10. Fit Motion Sensor Lighting
Predators such as raccoons will only attack in the dark at night.
You can fit solar powered motion-detection lights to your coop to stop predators attacking.
The light will turn on when it detects any motion near the coop. They can also be modified to send you an alarm when the lights are activated.
Most predators will simply run away from the spotlight.
Free Ranging Defense
Whilst it’s relatively easy to secure a chicken coop and run, what do you do when your chickens are free-range?
Keeping free range chickens safe is hard but not impossible if you follow the tips below.
11. Hang Your Old CDs
If you have free ranging hens it can be more difficult to protect them against birds of prey.
One effective way I’ve found is to hang unwanted CDs from trees, posts etc.
The reflection of the sun from the CD will deter them. You can also use pie pans, disco balls – anything that will reflect light.
Note: Do not use mirrors; you don’t want to accidentally start a fire!
12. Use Electric Fences
If your chickens are free-ranging you can erect an electric fence around the perimeter to keep predators away.
They are fairly inexpensive and easy to install.
I don’t personally use electric fences, but people I know who have them swear by them.
13. Install Safety Shelters
Sometimes with birds of prey they can get extremely desperate and will attack no matter what.
Make a couple of safety shelters for your birds to run into. You can use a 55 gallon plastic drum cut lengthways or a wooden pallet perched on blocks.
If your chickens get caught out whilst they are roaming they can run underneath these safety shelters to keep covered.
14. Get Roosters
Within town and city limits there are usually restrictions on having roosters – they can be a noisy pest to your neighbors.
There aren’t too many folks who like to be woken up at the crack of dawn by a rooster crowing his head off!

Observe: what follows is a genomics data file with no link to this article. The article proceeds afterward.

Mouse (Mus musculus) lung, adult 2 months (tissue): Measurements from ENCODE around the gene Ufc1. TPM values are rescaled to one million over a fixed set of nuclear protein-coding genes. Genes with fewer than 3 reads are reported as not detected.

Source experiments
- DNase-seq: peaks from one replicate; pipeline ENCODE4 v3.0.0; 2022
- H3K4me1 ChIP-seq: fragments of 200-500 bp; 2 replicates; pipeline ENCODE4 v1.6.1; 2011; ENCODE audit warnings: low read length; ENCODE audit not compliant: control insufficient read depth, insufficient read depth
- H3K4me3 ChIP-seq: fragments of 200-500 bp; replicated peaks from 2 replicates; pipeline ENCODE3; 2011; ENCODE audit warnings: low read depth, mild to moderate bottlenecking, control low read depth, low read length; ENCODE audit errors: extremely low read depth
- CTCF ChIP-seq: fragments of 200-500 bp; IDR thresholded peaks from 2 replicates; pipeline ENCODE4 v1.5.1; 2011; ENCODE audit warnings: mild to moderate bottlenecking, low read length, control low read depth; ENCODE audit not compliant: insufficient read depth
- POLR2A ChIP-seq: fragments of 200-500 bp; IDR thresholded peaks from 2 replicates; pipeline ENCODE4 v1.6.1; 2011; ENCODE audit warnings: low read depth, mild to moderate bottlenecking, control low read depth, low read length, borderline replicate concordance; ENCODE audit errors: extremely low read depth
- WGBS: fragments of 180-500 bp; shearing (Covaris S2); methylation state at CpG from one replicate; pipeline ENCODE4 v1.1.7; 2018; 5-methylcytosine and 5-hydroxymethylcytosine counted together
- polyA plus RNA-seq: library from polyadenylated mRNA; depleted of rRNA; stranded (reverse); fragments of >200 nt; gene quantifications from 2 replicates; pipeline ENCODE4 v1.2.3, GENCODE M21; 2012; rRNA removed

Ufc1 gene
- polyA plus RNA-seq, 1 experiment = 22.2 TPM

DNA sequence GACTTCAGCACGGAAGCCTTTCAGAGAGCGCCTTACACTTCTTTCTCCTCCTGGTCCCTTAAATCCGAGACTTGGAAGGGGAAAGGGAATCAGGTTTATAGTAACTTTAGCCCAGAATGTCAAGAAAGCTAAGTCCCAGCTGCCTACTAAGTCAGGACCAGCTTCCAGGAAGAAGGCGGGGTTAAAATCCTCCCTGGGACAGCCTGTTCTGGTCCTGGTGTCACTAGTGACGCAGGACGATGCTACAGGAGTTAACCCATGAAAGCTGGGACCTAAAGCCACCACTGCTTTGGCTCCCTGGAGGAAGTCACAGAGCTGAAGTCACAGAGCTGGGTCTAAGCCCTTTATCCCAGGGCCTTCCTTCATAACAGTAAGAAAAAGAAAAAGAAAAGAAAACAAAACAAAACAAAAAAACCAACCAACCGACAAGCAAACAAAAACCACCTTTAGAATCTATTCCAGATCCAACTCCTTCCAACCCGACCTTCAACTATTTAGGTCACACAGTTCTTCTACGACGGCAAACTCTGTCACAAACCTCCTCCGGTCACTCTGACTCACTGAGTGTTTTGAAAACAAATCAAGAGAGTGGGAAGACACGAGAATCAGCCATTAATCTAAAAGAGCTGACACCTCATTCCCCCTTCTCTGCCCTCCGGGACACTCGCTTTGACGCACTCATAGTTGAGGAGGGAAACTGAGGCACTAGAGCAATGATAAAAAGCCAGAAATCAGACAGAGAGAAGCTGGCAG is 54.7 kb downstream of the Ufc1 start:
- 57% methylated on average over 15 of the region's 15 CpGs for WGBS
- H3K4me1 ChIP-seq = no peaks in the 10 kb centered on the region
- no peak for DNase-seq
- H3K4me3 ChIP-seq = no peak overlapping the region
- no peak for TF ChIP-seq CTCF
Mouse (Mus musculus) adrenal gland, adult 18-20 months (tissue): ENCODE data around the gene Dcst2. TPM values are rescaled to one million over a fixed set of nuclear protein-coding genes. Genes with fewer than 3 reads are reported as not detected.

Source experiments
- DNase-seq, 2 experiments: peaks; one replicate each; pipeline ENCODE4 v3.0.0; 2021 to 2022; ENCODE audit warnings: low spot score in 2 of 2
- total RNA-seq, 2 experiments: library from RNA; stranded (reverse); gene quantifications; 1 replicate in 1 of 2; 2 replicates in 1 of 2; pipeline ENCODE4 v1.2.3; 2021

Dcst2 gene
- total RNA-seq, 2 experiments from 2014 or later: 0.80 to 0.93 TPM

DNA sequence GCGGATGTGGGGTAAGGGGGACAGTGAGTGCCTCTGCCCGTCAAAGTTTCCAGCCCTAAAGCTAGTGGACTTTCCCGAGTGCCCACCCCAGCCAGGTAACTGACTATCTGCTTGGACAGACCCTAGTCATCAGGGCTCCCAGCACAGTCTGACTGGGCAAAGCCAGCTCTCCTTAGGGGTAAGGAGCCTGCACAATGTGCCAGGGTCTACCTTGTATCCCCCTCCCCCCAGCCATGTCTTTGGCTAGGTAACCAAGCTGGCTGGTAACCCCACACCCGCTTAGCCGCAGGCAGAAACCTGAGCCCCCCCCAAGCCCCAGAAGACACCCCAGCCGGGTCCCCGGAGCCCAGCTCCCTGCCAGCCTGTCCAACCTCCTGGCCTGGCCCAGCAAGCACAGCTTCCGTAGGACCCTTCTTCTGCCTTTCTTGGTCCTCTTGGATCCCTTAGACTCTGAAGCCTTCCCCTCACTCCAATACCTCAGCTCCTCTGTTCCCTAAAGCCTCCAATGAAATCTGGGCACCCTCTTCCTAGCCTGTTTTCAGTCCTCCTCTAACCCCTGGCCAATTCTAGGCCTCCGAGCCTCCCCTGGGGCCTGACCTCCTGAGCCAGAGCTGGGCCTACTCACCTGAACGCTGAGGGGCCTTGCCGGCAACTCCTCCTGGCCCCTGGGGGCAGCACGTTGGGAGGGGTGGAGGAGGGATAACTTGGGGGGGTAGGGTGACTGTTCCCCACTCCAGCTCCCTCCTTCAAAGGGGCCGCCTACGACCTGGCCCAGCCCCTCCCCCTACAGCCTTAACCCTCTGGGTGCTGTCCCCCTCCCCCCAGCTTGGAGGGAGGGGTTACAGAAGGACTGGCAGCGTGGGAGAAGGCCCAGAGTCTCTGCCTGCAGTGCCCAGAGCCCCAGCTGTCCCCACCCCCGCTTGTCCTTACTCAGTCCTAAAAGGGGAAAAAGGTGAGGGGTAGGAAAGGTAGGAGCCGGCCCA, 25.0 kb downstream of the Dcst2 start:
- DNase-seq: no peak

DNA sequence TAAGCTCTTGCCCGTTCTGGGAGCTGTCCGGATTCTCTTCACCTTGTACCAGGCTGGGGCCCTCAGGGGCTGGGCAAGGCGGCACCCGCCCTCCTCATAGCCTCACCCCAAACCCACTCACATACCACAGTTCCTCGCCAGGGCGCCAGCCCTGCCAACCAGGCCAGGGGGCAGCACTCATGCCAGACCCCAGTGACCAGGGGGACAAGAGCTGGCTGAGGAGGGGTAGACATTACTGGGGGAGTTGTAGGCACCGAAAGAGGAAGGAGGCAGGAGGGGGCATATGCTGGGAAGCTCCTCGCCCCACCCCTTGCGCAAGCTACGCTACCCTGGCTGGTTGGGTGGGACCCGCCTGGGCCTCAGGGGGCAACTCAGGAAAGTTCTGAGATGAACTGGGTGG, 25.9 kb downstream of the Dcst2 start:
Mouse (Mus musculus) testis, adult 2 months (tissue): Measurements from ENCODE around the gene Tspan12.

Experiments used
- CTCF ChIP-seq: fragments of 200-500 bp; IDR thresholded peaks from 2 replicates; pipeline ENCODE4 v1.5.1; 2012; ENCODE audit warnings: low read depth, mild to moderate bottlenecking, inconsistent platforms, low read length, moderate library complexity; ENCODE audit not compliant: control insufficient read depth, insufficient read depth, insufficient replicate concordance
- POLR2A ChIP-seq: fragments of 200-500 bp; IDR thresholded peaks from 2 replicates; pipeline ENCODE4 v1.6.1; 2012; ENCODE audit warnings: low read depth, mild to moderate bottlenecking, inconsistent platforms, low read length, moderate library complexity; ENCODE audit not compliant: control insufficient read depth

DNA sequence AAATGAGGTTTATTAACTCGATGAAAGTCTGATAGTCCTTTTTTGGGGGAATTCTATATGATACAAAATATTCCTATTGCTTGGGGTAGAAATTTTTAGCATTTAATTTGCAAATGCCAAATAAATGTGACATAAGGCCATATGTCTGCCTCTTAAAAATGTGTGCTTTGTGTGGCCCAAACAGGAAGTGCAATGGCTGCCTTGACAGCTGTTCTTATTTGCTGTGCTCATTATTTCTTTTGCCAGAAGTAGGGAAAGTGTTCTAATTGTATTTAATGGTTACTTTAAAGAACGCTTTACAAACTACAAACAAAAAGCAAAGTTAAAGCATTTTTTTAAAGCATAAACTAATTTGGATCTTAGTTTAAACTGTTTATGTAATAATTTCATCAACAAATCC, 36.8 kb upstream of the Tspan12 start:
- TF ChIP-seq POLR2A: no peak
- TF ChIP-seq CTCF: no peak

However, if you live in the country it’s usually ok.
A good rooster will protect his ladies and will give his life to preserve theirs.
Note: Make sure to research the breed of rooster you want thoroughly before you jump in and get one.
15. Use Guard Dogs
A guard dog does the same job as a rooster – only better.
Dogs can range further away from the flock and the scent of a dog is very disturbing to most predators, so they will likely leave your flock in peace.
Make sure your dog is good with your chickens before you leave them together unattended. You don’t want your guard dog turning into the predator!
Hygiene and Cleanliness
Chickens are inquisitive creatures. They love to investigate new things and this can get them into trouble! The following tips will help you be more aware of potential hazards to your flock.
To keep your chickens safe you need to do more than just keep the predators at bay. Sometimes the biggest threats are already in your garden.
16. Avoid Toxic Chemicals
Weed killer and other commonly used garden chemicals (Insect Baits/Traps etc.) can be accidentally ingested by chickens.
As with small children, keep your flock away from any area of your garden which you may have sprayed or treated. Also keep the chemical bottles well away from your girls.
If your chickens do ingest any toxic chemical call your vet immediately.
For those of you that haven’t heard of the term Botulism before, it’s a “rare poisoning caused by toxins”.
If you use poison to keep the rodent population in check, be aware your chickens can be poisoned by pecking at the carcass. You should dispose of any dead animals you find somewhere they can’t be accessed.
Botulism can also be caused by fouled drinking water (usually by ducks). If you keep ducks, make sure the chickens don’t make a habit of drinking water which the ducks have pooped in.
18. Clean Their Feeders
Following on from Botulism you need to keep food and water dishes clean.
I use a 1:10 bleach solution weekly in all my feeders and drinkers.
19. Keep Their Feed Fresh
Ensure your feed is fresh and not moldy.
Keep it stored in waterproof containers – plastic totes, garbage bins or something similar. Moldy feed can and does kill chickens, so make sure the lid for your containers is airtight also.
20. Keep Their Coop Tidy
A dirty coop not only attracts flies but can cause a number of health issues for your birds.
For instance high levels of ammonia can cause blindness and respiratory issues. I normally clean my coop once a week and occasionally more during winter. A good test is if you can smell ammonia in your coop – cleaning is overdue!
21. Ensure Regular Health Checks
Last but by no means least is regular health checks.
Try to check your birds visually every day.
Included in your visual health check should be a vent check. They can get matted and poopy back there- this creates a perfect environment for flystrike.
If it’s dirty – clean it.
Go gently using soap and water. Sit the bird in the warm water and try to soak off the matted area. You may have to trim some feathers.
These 21 tips will definitely help keep your chickens healthy and the predators at bay!
Let us know your favorite health tip in the comments below.